article — and the IT issue — at the NYSIA monthly meeting
on Monday (http://www.nysia.org). Information Builders’ Cohen will join the fray,
along with moderator Gary Beach of CIO Magazine; Steve Lohr, technology
writer for the New York Times; technology consultant Mark Stahlman and Gino
Menchini, commissioner of New York’s department of information, technology
and telecommunications.

Carr is “saying that you as a company are not going to do anything great
by deploying new technologies because if you do, it’s short-lived because
now everybody can access it,” Cohen told internetnews.com “I think
he’s calling the game over too soon.”

Look at BarnesandNoble.com, the online version of the offline book-selling
superstore, Cohen continued.

“BarnesandNoble.com never got to be as big as Amazon.com because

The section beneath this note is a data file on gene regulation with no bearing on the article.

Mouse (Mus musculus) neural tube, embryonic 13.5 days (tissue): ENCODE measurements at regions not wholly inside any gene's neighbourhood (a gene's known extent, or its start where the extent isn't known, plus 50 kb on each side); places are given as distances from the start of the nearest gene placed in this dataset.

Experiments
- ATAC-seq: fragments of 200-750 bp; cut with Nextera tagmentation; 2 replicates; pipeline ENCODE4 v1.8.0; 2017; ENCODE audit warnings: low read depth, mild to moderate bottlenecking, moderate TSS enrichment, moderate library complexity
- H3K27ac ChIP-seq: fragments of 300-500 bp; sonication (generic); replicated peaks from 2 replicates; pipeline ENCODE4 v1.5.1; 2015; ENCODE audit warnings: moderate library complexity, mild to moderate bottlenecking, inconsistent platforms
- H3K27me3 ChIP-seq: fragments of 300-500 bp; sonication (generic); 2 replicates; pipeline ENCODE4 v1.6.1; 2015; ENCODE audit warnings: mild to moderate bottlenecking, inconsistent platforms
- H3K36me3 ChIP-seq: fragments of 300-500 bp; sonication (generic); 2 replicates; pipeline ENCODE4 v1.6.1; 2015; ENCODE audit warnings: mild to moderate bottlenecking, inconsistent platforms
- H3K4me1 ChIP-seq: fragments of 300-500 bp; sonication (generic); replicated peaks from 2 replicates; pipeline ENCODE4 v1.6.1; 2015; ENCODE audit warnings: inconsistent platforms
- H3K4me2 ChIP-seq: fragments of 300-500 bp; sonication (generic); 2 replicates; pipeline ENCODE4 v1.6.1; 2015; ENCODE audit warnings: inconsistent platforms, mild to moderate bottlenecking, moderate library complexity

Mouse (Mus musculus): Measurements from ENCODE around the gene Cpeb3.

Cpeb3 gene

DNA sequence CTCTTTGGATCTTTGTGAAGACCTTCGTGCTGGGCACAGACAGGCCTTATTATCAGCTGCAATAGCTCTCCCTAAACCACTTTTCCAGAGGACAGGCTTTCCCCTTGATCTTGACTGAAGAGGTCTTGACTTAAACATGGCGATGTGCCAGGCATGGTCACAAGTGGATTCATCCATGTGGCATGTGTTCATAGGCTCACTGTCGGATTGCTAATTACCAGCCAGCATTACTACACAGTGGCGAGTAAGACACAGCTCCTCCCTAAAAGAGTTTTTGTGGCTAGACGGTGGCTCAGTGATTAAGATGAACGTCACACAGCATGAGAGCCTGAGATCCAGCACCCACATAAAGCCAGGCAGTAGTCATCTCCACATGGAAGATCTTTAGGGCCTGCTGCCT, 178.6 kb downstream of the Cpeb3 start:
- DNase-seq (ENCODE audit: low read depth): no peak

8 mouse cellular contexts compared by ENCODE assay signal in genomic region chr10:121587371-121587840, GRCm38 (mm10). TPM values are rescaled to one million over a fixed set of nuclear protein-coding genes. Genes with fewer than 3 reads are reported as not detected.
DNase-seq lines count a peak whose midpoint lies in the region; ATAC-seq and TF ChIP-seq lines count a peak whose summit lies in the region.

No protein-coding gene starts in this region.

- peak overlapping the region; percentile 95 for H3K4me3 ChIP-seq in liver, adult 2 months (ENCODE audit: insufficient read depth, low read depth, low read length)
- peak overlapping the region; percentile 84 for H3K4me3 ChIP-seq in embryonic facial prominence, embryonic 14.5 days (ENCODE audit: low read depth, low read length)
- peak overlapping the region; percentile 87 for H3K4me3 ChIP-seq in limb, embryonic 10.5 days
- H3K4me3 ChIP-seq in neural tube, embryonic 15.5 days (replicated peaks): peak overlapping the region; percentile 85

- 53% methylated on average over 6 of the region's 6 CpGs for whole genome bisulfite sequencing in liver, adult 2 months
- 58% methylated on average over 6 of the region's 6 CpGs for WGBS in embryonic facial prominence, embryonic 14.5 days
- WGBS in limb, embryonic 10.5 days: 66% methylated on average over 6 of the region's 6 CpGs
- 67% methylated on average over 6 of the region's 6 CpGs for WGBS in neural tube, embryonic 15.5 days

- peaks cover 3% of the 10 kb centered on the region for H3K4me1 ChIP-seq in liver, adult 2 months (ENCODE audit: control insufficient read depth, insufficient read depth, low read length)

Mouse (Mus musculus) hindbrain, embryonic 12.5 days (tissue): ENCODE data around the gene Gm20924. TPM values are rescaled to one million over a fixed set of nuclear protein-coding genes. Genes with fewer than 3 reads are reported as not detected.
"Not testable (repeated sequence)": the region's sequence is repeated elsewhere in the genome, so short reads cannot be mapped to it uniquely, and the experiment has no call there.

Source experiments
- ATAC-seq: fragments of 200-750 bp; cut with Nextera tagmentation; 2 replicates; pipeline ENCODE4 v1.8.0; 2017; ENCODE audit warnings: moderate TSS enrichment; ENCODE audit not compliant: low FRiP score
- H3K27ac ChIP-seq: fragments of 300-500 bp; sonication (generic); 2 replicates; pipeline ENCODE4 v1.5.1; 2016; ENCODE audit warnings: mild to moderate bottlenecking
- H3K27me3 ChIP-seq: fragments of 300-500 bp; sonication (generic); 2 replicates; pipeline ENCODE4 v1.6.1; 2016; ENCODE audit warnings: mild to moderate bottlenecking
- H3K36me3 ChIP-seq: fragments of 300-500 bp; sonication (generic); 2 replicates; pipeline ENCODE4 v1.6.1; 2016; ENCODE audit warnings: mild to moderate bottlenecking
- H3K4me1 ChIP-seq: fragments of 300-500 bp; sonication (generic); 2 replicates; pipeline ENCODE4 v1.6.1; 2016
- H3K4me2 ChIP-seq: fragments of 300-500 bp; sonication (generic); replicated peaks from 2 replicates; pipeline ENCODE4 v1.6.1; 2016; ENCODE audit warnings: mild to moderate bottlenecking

Amazon.com got there first and did it better,” including deploying the best
technology it could use, he said.

But Carr, in a conversation with internetnews.com, urged a second
look at Amazon.com, which is also now syndicating
its own unique selling platform by enabling other Web merchants to integrate
Amazon.com with their own sites. “What’s Amazon.com doing? It’s
commodiziting that technology,” he said.

NYSIA’s Bernstein begged to differ. Amazon.com isn’t commoditizing its
technology platform, it’s monetizing it, he said. “Commoditization is what
happened to the PC. Everyone has a PC and the value goes down. Amazon.com is
leveraging its technology to make more money for the company. Are they
putting it in the public domain? No. they’re selling it.”

Bernstein said he invited Carr to the meeting to discuss the issue because he’s “calling into the question the value of IT spending and strategic IT spending.
Obviously that’s a big issue for our industry.”

Carr said nothing has changed in the industry that would make him alter
his feelings about the article. “But the debate has been very interesting
and healthy.”

And with that, Carr had found a point on which many in the technology industry could agree, including NYSIA’s Bernstein.

“I guess it’s a good time for a big picture debate about the future of the industry,” he said.